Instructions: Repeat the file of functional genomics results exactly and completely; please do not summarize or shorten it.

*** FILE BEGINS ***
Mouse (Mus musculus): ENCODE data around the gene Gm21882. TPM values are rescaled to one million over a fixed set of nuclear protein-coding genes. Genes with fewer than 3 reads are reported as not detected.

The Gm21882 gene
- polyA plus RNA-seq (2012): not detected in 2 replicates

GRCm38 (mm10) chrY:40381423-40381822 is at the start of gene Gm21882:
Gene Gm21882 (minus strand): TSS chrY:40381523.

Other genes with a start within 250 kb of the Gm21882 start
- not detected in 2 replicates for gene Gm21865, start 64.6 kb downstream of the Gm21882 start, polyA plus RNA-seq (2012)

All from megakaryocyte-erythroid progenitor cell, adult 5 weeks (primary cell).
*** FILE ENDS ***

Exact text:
Mouse (Mus musculus): ENCODE data around the gene Gm21882. TPM values are rescaled to one million over a fixed set of nuclear protein-coding genes. Genes with fewer than 3 reads are reported as not detected.

The Gm21882 gene
- polyA plus RNA-seq (2012): not detected in 2 replicates

GRCm38 (mm10) chrY:40381423-40381822 is at the start of gene Gm21882:
Gene Gm21882 (minus strand): TSS chrY:40381523.

Other genes with a start within 250 kb of the Gm21882 start
- not detected in 2 replicates for gene Gm21865, start 64.6 kb downstream of the Gm21882 start, polyA plus RNA-seq (2012)

All from megakaryocyte-erythroid progenitor cell, adult 5 weeks (primary cell).